20/09/2016 09:33 BST | Updated 20/09/2017 06:12 BST

The Dawn Of A New Day For People Affected By Dementia

A ground-breaking £5 million UK trial to see how the Internet of Things could transform the lives of people with dementia was recently launched by Surrey and Borders Partnership NHS Foundation Trust.

The trial will involve 1,400 people and is the first of its kind in the UK to test how the Internet of Things could help modernise NHS healthcare for the benefit of older people with long-term health conditions.

Called TIHM (Technology Integrated Health Management) for dementia, the trial will help clinicians to remotely monitor the health and wellbeing of people with dementia so they can intervene earlier to help someone avoid a crisis and unnecessary hospital stay. It is also hoped the trial will relieve pressure on carers and help people with dementia to remain independent for longer.

I had the privilege of attending the launch on behalf of Intelesant as one of our platforms, Howz, is part of a trial to evaluate the benefits of Internet of Things for people with dementia and those caring for them. 

Speaking to people with dementia and their carers, along with experienced professionals, it is clear that there is a desire for minimal intrusion in the early stages, but it is recognised that there is the need to explore what is available. This is a significant challenge, the earlier technologies are added, the more familiar they become whilst an individual has the capacity to engage with devices.

We need to be sensitive to the individual journey when we are discussing what the future may look like.  I have learned over the years that we all deal with illness in different ways, but one theme runs throughout - hope. A patient of mine with an aggressive, progressive neurological condition once told me, "if false hope is what gets me up in the morning, then so be it, better to be up and about than giving up."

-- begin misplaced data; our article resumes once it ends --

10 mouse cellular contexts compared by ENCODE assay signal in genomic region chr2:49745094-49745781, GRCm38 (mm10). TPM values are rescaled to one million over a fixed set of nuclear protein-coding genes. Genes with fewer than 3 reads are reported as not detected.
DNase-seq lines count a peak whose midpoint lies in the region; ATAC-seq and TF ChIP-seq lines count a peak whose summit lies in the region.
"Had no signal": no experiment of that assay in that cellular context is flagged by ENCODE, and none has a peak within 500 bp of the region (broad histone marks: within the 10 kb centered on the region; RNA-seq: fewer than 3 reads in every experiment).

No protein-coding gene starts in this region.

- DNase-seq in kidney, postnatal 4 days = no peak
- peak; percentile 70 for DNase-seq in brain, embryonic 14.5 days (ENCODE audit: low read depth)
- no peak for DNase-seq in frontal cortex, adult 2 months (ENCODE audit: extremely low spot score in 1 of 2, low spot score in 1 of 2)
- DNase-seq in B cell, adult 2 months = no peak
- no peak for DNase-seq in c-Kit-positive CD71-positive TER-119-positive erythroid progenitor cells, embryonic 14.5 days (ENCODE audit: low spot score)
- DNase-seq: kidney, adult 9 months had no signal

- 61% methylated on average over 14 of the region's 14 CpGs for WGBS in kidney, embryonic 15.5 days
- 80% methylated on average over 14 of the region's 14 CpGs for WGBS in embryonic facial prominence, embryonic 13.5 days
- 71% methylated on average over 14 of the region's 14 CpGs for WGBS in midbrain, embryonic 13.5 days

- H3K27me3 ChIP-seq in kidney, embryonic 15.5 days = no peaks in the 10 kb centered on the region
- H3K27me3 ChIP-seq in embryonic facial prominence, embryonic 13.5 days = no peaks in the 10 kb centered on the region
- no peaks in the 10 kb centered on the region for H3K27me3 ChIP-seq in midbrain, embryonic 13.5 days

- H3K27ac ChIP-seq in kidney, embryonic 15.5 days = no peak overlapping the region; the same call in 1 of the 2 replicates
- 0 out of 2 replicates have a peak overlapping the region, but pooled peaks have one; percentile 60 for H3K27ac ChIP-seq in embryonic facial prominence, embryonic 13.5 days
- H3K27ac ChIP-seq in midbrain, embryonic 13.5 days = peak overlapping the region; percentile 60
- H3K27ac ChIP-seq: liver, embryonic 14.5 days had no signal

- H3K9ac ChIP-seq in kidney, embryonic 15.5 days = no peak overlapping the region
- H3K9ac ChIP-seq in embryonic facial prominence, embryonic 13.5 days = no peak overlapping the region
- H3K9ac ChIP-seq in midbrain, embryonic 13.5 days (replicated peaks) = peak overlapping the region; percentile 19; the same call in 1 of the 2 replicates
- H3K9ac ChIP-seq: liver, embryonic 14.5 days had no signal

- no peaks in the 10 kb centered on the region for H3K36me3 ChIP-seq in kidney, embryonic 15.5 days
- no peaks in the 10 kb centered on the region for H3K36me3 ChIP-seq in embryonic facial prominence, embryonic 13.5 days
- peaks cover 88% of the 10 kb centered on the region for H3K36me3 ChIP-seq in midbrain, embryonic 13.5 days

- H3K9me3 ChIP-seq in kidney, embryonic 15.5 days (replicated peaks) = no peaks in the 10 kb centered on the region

For some of these people facing the future of not recognising objects and their family needing to monitor their movements may just be too much, and could significantly impact on their quality of life now.

Howz provides a starting point for many people with electricity monitoring that requires no visible sensors in the home. This gives everyone time to get used to the idea of technology being used at home, and provides a platform for the introduction of additional sensors over time. We are looking forward to participating in this project, supporting recruitment where we can, and achieving meaningful results for those dealing with this difficult condition.

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